He is a miracle, ‘cause he should have died that day. He really should of. Everything came together, to mean that he’s alive and he's just has a baby girl.
Sam: Ahhh, lovely. What one piece of advice would you give a young professional just starting out on a healthcare career, about how to retain their values or how to stay human in increasingly difficult and stressed environment?
Tom: You got to stay positive, you got to stay positive every day. Talk to the little people you know. I think that’s really important.
It's not about looking up the chain all the time. Talk to the people on reception that have been there for 30 years. Understand their stories. It’ll help you because the most powerful person in the organization is probably that receptionist, but it also means you can learn from all the experiences that they have had they really have had a lot.
Then at the same time, stay pragmatic because I think its really easy in the current climate to get really worn down by the fact you can put in huge hours and not feel valued and everything seems to be about money. Whilst actually we run the most sufficient healthcare service in the world.
Stay pragmatic. Get little things, done day by day and you'll see change and you’ll see growth and you’ll feel worthwhile.
Sam: Knowing what you know now, if you could, what one piece of advice would you give yourself starting out on your healthcare career?
Tom: I would spend less time trying to speak to the people at the top of the system and more time doing what I just said and talking to the people in the middle of the system.
Finding the just individually excited managers, clinicians, receptionists and working with them and not worrying about the overall healthcare strategy piece. It does matter at some point, but it doesn't matter initially. I think you need to find on the ground problems you can solve first.
Sam: Thank you. If you feel comfortable to do so, can you please tell me about the scariest, darkest or most challenging moment in your career?
Tom: Probably for me actually, the darkest times are when you don't know what to do next. When there's no one that can tell you what to do next and somehow you got to find an answer to question that no one’s quite articulated yet.
That's hard. That's really hard, but I think that's also really vital part of creating change, any sort of change. Then you do find the questions so you can answer them and you find a way out eventually.
Sam: A lot of leaders and inspirational speakers talk about the comfort zone. What's your relationship with your comfort zone?
Tom: That is a really interesting one. It's probably become too intimate again, recently, I would say. We as a business are at the point of kind of scale what we've done, so there's a lot of repeating what you’ve done before, but of course, that’s not always the answer right.
Often the answer is to innovate again and to find a new way of doing something. I’m probably too comfortable. I don’t like being in it, interestingly. I like getting out of it, but I like being able to find it again. I think that’s quite important.
Sam: What has working in healthcare taught you about people?
Tom: It's taught me that people aren't as selfish as we’re led to believe.
I think this kind of a dogma in the press and in the way that we construct models around our economy which suggests that everyone is out to maximise their career, for a certain set of returns which are usually financial.
You quickly learn that isn't true at all. The healthcare service is filled with people that really, really want give back and desperately do everything they can every day to do that. That might just be little things like saying hello to the person in bed two. I don't think that is very well reflected in the public conscious – subconscious, rather and in the way that I think the press talks about things. I think that is really important that we remember that. There is more to life then I'm out for a self, mate.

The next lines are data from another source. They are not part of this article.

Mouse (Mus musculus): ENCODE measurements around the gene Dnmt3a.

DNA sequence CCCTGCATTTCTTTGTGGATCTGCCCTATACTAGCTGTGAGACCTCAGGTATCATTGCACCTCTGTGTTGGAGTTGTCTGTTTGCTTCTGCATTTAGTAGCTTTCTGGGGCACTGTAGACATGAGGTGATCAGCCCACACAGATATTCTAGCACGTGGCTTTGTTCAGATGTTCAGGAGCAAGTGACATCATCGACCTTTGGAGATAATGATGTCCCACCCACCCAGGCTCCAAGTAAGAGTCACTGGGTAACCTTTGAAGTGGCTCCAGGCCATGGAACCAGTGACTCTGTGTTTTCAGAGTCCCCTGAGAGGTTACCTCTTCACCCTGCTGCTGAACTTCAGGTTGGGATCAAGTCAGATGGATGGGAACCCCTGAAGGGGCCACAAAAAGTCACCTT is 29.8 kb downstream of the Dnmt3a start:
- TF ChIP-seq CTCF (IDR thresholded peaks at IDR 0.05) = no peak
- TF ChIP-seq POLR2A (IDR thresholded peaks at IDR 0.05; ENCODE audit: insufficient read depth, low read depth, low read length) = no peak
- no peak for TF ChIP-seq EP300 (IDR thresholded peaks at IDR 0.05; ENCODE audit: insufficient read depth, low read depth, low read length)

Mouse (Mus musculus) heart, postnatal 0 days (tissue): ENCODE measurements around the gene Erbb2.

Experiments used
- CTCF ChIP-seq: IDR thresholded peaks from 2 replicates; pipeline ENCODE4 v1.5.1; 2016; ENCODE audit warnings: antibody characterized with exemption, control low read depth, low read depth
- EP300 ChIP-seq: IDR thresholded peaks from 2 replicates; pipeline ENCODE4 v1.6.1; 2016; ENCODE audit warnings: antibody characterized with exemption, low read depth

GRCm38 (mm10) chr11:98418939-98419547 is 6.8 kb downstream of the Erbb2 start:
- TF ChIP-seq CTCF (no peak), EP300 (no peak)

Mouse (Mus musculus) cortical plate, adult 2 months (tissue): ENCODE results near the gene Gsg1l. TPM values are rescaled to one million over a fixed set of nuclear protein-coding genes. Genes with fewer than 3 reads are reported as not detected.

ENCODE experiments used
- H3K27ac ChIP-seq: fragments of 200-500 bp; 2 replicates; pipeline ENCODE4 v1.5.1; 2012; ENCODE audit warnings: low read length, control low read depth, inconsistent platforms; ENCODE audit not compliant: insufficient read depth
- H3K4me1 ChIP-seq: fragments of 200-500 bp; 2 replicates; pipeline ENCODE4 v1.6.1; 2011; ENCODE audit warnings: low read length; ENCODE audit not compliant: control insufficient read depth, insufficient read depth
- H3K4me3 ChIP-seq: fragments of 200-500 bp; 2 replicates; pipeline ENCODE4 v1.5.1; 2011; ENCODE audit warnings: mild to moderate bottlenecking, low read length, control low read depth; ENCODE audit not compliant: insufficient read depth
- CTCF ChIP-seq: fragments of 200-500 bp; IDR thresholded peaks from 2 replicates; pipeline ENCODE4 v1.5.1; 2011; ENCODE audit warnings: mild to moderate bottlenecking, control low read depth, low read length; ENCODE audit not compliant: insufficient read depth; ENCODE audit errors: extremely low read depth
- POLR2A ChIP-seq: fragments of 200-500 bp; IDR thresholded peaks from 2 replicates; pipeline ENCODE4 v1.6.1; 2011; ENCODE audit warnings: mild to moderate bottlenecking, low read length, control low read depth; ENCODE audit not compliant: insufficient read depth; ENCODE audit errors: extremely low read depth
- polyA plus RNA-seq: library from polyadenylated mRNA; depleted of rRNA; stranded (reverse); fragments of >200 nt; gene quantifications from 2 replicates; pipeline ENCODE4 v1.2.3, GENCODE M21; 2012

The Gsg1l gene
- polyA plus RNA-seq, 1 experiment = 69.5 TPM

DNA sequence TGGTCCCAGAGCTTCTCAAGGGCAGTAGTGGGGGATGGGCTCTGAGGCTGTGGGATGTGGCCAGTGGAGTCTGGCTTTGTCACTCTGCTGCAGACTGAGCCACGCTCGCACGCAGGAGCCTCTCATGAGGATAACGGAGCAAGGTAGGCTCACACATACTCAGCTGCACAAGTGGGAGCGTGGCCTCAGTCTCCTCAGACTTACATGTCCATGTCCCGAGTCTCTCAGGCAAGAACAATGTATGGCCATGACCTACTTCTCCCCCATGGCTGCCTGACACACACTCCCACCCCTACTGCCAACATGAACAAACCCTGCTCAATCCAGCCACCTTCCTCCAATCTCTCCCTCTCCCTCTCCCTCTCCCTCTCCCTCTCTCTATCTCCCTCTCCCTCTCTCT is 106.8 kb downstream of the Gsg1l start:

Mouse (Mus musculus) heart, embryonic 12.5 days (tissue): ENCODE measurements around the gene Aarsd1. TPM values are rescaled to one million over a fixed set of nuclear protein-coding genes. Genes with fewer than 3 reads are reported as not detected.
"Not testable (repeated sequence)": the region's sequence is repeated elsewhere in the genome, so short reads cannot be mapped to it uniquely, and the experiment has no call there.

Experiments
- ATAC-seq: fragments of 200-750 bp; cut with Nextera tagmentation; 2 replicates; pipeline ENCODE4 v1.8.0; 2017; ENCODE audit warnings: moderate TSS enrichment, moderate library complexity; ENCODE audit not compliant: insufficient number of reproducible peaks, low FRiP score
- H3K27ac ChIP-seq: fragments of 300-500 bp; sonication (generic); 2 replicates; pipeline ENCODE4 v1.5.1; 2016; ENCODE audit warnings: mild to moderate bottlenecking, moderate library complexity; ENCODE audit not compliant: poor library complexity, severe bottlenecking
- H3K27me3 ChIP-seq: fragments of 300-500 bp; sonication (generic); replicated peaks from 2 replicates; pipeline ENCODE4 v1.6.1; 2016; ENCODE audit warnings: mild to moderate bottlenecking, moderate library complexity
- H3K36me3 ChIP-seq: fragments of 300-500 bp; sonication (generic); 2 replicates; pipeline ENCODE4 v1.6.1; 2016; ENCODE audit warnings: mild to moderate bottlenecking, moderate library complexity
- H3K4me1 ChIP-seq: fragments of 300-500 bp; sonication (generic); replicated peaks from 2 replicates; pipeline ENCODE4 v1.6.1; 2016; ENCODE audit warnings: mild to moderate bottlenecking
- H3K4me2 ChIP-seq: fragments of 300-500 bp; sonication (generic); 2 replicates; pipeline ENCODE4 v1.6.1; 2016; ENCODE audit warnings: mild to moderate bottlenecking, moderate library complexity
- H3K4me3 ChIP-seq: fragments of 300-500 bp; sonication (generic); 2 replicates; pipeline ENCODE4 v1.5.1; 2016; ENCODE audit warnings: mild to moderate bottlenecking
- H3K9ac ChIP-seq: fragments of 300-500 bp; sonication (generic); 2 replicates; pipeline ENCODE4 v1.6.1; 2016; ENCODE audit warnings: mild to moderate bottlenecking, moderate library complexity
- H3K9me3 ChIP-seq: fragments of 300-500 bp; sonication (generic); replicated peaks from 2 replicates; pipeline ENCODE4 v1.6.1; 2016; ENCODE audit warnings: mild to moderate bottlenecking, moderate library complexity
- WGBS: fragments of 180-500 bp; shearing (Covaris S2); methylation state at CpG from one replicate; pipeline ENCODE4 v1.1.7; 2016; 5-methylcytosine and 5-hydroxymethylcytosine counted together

Sam: What have you had to work hardest at, to be a success in your job?
Tom: I think tenacity is really important. I'm naturally not a starter – finisher, I'm a starter, starter, starter, starter. So finding the patience and tenacity to keep driving at something, is probably the biggest individual thing. Combine that with being as organised as you possibly can be.
Sam: How difficult has that been?
Tom: It is really hard, that's really, really tough. I am constantly being distracted by the new shiny exciting thing over there, but you’ve got to have real mental toughness to drag yourself back to the dull email that you have to write or the proposal, or bit of maths that you have to do. That's the stuff that actually creates the exciting change
Sam: What help you what has helped you stick to that and to have the tenacity?
Tom: My favourite quote I've ever read in book about management is by Ben Horowitz and that is ‘there are no silver bullets but there are lots of lead bullets’. I’m one of those people who always thought yeah that is one big solution that will fix everything and we can do the next thing.
That was one of those quotes that made me go, ‘oh yeah, to create big exciting change it takes lots and lots and lots of little things from lots and lots of people’. The breakthrough overnight number one success album – there’s no such thing as an overnight success – there’s lots of lead bullets.
Sam: Looking back across your career to date what do you hope the people you've worked with remember you for?
Tom: Hopefully a sense of humour and an ability to get things done – but, I think it might only be one of those two.
Sam: Thank you for your time today Tom. Any final thoughts?
Tom: If you want to make a career in healthcare, now is a great time. Take the opportunities, be pragmatic and remember, always do things for the right reason.
I think that the NHS is the most amazing thing that we have in the UK and we all need to be aware of that, promote it, protect it and make it even more amazing. So it’s still around for future generations.
Sam: Thank you very much for your time today Tom, it’s been a pleasure.
Tom: Not at all.
Sam: And thanks for listening.
Tom: Bye bye.